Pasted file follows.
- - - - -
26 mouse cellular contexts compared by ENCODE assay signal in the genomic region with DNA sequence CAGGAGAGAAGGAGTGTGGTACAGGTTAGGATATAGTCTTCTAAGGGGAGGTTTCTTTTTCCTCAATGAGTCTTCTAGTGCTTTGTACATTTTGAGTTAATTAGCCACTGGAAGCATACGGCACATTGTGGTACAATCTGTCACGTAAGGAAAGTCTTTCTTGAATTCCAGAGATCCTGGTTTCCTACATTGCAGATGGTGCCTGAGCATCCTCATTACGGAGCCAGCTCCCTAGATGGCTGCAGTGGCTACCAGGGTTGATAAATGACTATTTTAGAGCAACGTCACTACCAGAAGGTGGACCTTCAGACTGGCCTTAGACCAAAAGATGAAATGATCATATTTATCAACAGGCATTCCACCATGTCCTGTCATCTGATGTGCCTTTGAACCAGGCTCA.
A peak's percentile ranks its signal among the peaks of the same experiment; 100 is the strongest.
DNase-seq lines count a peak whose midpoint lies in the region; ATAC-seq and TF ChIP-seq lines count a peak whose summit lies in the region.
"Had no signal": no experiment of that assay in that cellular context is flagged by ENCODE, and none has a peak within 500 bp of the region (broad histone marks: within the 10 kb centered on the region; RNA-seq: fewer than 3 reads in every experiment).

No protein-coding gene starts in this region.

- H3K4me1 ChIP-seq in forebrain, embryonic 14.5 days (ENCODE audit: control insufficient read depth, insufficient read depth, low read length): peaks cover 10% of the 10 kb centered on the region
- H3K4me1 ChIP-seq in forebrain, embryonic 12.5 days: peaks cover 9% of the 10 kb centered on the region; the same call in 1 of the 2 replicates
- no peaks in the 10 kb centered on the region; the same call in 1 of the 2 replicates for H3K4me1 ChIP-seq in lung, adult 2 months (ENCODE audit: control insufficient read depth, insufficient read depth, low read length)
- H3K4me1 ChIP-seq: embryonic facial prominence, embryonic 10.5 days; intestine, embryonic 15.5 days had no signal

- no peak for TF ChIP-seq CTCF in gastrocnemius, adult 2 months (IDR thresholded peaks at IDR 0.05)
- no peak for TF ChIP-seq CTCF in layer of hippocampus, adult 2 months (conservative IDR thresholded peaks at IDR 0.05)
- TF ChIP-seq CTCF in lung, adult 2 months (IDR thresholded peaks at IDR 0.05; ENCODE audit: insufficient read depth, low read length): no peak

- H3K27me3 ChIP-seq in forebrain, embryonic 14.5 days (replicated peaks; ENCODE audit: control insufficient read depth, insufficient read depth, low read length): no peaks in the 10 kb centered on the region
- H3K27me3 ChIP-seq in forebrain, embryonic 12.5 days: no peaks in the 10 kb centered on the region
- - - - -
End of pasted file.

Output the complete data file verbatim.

26 mouse cellular contexts compared by ENCODE assay signal in the genomic region with DNA sequence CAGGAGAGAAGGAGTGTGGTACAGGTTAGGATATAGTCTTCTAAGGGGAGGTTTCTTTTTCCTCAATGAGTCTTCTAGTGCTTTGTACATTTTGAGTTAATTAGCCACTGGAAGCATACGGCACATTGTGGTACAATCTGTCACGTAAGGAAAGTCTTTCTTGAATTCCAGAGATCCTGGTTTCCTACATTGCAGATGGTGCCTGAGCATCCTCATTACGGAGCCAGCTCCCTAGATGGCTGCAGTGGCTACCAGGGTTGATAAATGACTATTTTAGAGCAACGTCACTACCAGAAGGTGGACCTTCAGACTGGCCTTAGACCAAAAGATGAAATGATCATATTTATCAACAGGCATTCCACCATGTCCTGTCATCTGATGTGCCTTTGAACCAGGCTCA.
A peak's percentile ranks its signal among the peaks of the same experiment; 100 is the strongest.
DNase-seq lines count a peak whose midpoint lies in the region; ATAC-seq and TF ChIP-seq lines count a peak whose summit lies in the region.
"Had no signal": no experiment of that assay in that cellular context is flagged by ENCODE, and none has a peak within 500 bp of the region (broad histone marks: within the 10 kb centered on the region; RNA-seq: fewer than 3 reads in every experiment).

No protein-coding gene starts in this region.

- H3K4me1 ChIP-seq in forebrain, embryonic 14.5 days (ENCODE audit: control insufficient read depth, insufficient read depth, low read length): peaks cover 10% of the 10 kb centered on the region
- H3K4me1 ChIP-seq in forebrain, embryonic 12.5 days: peaks cover 9% of the 10 kb centered on the region; the same call in 1 of the 2 replicates
- no peaks in the 10 kb centered on the region; the same call in 1 of the 2 replicates for H3K4me1 ChIP-seq in lung, adult 2 months (ENCODE audit: control insufficient read depth, insufficient read depth, low read length)
- H3K4me1 ChIP-seq: embryonic facial prominence, embryonic 10.5 days; intestine, embryonic 15.5 days had no signal

- no peak for TF ChIP-seq CTCF in gastrocnemius, adult 2 months (IDR thresholded peaks at IDR 0.05)
- no peak for TF ChIP-seq CTCF in layer of hippocampus, adult 2 months (conservative IDR thresholded peaks at IDR 0.05)
- TF ChIP-seq CTCF in lung, adult 2 months (IDR thresholded peaks at IDR 0.05; ENCODE audit: insufficient read depth, low read length): no peak

- H3K27me3 ChIP-seq in forebrain, embryonic 14.5 days (replicated peaks; ENCODE audit: control insufficient read depth, insufficient read depth, low read length): no peaks in the 10 kb centered on the region
- H3K27me3 ChIP-seq in forebrain, embryonic 12.5 days: no peaks in the 10 kb centered on the region